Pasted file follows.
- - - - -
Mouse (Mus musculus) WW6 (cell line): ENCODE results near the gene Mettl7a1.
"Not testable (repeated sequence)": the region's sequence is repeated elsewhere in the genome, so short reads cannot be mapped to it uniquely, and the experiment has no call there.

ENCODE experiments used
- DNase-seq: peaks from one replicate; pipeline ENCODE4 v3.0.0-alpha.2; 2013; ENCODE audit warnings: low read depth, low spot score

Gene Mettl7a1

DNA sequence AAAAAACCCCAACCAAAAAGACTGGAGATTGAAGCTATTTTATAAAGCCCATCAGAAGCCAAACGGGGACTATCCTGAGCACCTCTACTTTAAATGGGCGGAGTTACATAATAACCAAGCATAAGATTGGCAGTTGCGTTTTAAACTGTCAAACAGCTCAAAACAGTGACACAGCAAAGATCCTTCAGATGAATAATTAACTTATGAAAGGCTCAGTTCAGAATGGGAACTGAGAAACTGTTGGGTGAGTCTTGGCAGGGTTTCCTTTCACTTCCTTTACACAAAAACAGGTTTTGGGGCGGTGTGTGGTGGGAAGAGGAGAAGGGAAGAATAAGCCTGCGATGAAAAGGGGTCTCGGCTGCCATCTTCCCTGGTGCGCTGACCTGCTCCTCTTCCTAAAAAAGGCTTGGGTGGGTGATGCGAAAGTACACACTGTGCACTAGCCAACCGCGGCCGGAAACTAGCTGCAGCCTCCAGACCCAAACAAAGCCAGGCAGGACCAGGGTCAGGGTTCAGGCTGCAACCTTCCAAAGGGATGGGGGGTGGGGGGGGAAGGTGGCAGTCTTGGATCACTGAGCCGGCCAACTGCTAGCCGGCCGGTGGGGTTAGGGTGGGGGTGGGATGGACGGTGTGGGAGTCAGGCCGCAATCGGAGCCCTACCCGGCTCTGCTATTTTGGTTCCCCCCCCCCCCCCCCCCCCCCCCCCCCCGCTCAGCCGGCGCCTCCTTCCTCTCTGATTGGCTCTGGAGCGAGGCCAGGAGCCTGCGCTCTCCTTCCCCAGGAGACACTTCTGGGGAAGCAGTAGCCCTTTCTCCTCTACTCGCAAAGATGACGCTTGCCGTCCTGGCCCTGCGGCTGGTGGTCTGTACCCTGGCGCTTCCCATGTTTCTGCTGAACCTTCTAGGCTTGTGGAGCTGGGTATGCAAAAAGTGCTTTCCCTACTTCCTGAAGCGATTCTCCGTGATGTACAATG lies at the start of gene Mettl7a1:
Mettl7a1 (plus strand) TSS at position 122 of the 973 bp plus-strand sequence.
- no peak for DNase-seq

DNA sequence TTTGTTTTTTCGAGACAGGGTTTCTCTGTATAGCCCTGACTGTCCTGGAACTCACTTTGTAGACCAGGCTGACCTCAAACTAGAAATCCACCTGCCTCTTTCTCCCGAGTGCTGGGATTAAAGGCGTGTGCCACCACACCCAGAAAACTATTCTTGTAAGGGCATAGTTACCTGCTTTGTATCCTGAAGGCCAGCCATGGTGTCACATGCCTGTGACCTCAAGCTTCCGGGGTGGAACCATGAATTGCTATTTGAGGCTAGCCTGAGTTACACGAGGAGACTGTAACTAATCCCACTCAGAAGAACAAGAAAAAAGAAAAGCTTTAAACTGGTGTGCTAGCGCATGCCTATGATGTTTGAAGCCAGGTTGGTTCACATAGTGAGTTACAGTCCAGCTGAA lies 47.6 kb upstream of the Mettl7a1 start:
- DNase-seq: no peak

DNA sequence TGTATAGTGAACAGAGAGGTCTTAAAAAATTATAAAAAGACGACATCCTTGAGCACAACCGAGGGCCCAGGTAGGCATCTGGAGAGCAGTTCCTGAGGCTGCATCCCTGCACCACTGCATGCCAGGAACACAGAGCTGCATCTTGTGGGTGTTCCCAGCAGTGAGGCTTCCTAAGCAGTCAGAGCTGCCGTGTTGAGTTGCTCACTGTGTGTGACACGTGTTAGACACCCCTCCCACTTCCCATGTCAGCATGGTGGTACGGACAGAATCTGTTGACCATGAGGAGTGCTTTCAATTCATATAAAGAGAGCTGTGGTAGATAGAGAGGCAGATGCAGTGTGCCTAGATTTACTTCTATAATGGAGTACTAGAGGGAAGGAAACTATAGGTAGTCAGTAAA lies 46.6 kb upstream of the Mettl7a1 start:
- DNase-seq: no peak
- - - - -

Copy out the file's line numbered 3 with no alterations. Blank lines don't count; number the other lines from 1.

ENCODE experiments used